Sunlight, Sexuality, and Mental Health
The association of sunlight and mental and sexual health has long traditions. The summer solstice is historically linked with fertility and sexuality by cultures everywhere. June is the most popular wedding month. There used to be ceremonies symbolic of marriage at midsummer. Traditionally in spring, a young man proposed to a girl requesting she be his wife. Marriages were usually in midsummer. The couple dressed up accompanied by adults and children came to the church. Afterward in most local traditions there was feasting, drinking, and dancing into the evening. They were actually performing an ancient magical rite emphasizing the connection between sexuality and fertility in humans.
Numerous studies indicate that fertility and sex drive increase when sunlight is more intense. Testosterone levels in males are higher in the summer. Studies at Boston State Hospital by Dr. Abraham Myerson found that ultraviolet light increased male hormone levels by 120%. Ultraviolet light also increases the level of female hormones. More children are born during the spring and more birth control devices are purchased during the summer months.
A further link between sunlight, sex drive and health is the findings that women who have frequent orgasms (with or without a partner) are much more likely to survive breast cancer. Since survival from breast cancer depends largely on whether the cancer has metastasized to other parts of the body, it looks like orgasms somehow prevent metastasis, probably by immune-system stimulation.
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On the other hand, sex drive wanes in winter. A decrease in female fertility in winter has been documented beginning with North Pole explorer Admiral Byrd's observations a century ago. His expedition reported that Eskimo women lacked menstruation, and thus ovulation, during the periods of 24 hour darkness in their winter. Also in winter, male testosterone levels drop and sperm counts are lower.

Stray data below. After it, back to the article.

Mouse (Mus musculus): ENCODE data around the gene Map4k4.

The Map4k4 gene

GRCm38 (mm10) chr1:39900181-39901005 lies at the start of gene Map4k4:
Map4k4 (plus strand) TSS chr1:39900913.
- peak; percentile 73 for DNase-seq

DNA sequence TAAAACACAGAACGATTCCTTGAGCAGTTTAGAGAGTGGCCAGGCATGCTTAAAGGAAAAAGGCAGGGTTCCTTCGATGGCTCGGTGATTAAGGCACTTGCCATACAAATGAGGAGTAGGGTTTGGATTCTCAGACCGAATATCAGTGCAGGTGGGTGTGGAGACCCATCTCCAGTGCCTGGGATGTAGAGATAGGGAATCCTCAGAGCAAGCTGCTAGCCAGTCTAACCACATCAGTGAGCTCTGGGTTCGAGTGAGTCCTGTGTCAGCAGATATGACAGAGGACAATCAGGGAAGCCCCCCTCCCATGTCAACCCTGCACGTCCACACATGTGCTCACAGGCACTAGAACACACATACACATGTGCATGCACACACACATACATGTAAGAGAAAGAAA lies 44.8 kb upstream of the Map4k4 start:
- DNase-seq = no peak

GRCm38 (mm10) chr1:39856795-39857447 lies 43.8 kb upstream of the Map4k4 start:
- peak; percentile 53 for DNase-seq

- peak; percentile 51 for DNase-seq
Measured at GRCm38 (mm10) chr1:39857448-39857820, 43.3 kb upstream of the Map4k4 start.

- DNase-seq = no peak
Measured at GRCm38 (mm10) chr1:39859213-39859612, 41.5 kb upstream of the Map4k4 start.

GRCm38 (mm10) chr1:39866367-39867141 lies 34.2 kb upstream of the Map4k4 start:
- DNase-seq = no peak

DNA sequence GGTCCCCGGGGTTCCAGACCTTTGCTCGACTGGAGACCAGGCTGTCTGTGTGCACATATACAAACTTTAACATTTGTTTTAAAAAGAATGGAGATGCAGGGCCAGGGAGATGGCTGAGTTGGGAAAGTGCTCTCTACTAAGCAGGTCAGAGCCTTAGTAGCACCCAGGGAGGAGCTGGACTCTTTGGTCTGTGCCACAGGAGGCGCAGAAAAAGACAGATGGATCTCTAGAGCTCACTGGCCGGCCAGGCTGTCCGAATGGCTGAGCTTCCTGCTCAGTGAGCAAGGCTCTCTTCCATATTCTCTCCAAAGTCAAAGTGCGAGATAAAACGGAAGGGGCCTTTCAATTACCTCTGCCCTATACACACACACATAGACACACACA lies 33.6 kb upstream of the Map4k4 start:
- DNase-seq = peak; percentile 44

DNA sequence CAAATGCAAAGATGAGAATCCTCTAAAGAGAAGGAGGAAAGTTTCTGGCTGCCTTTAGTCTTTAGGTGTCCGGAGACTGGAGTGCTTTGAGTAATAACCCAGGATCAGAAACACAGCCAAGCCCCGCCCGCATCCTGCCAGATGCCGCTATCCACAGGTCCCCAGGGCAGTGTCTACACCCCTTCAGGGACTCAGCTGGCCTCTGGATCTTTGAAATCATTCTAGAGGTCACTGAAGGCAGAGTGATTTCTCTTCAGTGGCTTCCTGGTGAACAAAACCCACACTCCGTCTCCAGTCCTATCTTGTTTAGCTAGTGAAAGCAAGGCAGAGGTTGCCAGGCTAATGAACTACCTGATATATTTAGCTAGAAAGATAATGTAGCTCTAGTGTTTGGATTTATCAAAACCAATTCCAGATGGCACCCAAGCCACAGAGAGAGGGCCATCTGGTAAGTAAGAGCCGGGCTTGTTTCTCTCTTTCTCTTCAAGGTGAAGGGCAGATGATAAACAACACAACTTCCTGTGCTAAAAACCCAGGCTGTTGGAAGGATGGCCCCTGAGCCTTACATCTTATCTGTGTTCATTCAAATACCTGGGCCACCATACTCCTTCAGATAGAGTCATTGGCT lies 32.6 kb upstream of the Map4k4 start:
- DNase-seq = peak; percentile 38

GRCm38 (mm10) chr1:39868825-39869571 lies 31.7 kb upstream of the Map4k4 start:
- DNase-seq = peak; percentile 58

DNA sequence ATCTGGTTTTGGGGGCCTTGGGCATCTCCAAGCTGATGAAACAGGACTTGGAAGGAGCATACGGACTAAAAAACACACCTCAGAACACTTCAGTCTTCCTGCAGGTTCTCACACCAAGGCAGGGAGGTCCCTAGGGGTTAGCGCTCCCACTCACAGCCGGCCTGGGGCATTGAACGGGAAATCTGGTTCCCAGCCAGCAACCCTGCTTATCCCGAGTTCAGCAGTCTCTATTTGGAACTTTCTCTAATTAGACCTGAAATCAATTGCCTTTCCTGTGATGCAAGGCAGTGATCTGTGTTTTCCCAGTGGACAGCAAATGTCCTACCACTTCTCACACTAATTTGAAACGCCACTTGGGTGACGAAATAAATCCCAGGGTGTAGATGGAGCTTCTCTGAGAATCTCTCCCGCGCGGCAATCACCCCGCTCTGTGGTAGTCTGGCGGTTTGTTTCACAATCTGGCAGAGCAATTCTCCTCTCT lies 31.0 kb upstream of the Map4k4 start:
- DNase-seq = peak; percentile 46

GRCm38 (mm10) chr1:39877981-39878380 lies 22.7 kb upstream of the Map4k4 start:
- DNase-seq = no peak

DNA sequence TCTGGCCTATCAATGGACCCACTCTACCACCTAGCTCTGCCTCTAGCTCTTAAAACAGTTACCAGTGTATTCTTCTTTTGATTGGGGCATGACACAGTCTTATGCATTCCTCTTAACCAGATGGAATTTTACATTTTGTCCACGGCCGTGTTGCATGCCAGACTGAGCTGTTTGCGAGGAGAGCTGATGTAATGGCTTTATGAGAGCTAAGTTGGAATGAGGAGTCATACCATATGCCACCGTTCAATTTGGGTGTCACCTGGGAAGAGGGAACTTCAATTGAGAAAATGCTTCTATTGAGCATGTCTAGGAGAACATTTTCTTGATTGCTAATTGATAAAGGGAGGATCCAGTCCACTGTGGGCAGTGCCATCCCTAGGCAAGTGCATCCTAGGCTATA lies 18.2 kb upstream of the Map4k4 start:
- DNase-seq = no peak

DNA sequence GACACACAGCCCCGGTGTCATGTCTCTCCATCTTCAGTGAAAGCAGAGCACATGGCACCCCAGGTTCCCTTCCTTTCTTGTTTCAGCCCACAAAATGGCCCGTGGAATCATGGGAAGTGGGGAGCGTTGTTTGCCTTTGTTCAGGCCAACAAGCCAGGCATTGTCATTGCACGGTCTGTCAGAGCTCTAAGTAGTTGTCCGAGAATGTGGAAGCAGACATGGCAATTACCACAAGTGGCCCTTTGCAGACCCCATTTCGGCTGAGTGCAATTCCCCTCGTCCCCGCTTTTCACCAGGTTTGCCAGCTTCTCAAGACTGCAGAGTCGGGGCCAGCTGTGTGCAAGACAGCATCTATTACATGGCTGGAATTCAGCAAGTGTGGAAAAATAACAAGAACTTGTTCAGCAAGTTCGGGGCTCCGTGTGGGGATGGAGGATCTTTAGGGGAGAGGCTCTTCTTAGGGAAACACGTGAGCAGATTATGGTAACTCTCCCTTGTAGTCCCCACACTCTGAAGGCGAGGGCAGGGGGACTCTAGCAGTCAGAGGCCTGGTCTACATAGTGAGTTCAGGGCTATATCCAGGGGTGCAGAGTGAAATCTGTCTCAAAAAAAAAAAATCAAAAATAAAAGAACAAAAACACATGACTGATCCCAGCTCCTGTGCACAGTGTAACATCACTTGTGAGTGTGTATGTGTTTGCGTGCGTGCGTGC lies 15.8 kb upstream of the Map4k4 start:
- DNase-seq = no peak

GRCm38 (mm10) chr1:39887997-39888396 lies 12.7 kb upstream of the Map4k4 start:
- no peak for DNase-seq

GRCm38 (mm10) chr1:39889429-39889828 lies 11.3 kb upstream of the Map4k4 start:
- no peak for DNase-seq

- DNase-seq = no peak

Infertility is a problem that seems to have increased in recent years. Research on light therapy has suggested that our decreased exposure to natural sunlight reduces fertility. The average office lighting is a much lower intensity than sunlight and lack the full spectrum of sunlight.
Light was first used to help infertile couples by Dr. Edmond Dewan at the renowned John Rock Reproductive Clinic in Boston1. Couples were given a specially designed light to keep on while they were asleep for three nights a month. The three nights were planned to be the same three days over which ovulation was expected to take place. The couples using the light therapy had a much higher rate of conception than those not using the light.
Seasonal Affective Disorder (SAD)
An estimated 35 million Americans suffer from SAD for whom sunlight or full spectrum light therapy from November to April often improves their mental state. SAD symptoms include: limiting social contact, loss of energy, depression, decreased interest in sex, weight gain, oversleeping and withdrawal. This usually occurs in the winter.
SAD has been successfully treated with exposure to bright artificial light of higher intensity than is usually found in the home or in the work place. Many people not suffering from SAD may nonetheless have seasonal changes which could be helped by environmental light supplementation.